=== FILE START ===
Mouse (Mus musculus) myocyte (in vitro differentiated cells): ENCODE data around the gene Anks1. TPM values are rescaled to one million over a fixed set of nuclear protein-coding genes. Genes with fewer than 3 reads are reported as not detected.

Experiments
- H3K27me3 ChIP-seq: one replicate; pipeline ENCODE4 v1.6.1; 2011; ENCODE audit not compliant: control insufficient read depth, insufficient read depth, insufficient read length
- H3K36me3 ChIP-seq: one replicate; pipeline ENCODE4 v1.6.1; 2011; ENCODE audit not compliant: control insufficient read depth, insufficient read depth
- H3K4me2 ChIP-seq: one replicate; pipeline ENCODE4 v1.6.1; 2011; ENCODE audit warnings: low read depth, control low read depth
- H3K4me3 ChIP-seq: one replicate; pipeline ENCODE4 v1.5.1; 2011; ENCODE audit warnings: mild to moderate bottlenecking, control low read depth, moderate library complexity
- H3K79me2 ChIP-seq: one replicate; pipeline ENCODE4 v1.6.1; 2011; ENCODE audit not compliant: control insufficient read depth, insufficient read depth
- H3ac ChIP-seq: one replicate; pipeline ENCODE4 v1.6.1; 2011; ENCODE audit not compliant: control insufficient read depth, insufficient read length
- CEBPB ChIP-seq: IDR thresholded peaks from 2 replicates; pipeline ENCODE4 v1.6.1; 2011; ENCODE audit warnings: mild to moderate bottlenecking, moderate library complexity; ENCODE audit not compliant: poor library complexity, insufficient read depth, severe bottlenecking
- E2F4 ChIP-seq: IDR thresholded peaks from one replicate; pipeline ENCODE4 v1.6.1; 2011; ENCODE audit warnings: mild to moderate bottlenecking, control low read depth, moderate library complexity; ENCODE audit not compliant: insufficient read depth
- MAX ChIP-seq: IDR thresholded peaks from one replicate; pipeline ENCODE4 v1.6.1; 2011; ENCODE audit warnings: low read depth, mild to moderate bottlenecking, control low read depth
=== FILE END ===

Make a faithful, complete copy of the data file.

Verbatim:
Mouse (Mus musculus) myocyte (in vitro differentiated cells): ENCODE data around the gene Anks1. TPM values are rescaled to one million over a fixed set of nuclear protein-coding genes. Genes with fewer than 3 reads are reported as not detected.

Experiments
- H3K27me3 ChIP-seq: one replicate; pipeline ENCODE4 v1.6.1; 2011; ENCODE audit not compliant: control insufficient read depth, insufficient read depth, insufficient read length
- H3K36me3 ChIP-seq: one replicate; pipeline ENCODE4 v1.6.1; 2011; ENCODE audit not compliant: control insufficient read depth, insufficient read depth
- H3K4me2 ChIP-seq: one replicate; pipeline ENCODE4 v1.6.1; 2011; ENCODE audit warnings: low read depth, control low read depth
- H3K4me3 ChIP-seq: one replicate; pipeline ENCODE4 v1.5.1; 2011; ENCODE audit warnings: mild to moderate bottlenecking, control low read depth, moderate library complexity
- H3K79me2 ChIP-seq: one replicate; pipeline ENCODE4 v1.6.1; 2011; ENCODE audit not compliant: control insufficient read depth, insufficient read depth
- H3ac ChIP-seq: one replicate; pipeline ENCODE4 v1.6.1; 2011; ENCODE audit not compliant: control insufficient read depth, insufficient read length
- CEBPB ChIP-seq: IDR thresholded peaks from 2 replicates; pipeline ENCODE4 v1.6.1; 2011; ENCODE audit warnings: mild to moderate bottlenecking, moderate library complexity; ENCODE audit not compliant: poor library complexity, insufficient read depth, severe bottlenecking
- E2F4 ChIP-seq: IDR thresholded peaks from one replicate; pipeline ENCODE4 v1.6.1; 2011; ENCODE audit warnings: mild to moderate bottlenecking, control low read depth, moderate library complexity; ENCODE audit not compliant: insufficient read depth
- MAX ChIP-seq: IDR thresholded peaks from one replicate; pipeline ENCODE4 v1.6.1; 2011; ENCODE audit warnings: low read depth, mild to moderate bottlenecking, control low read depth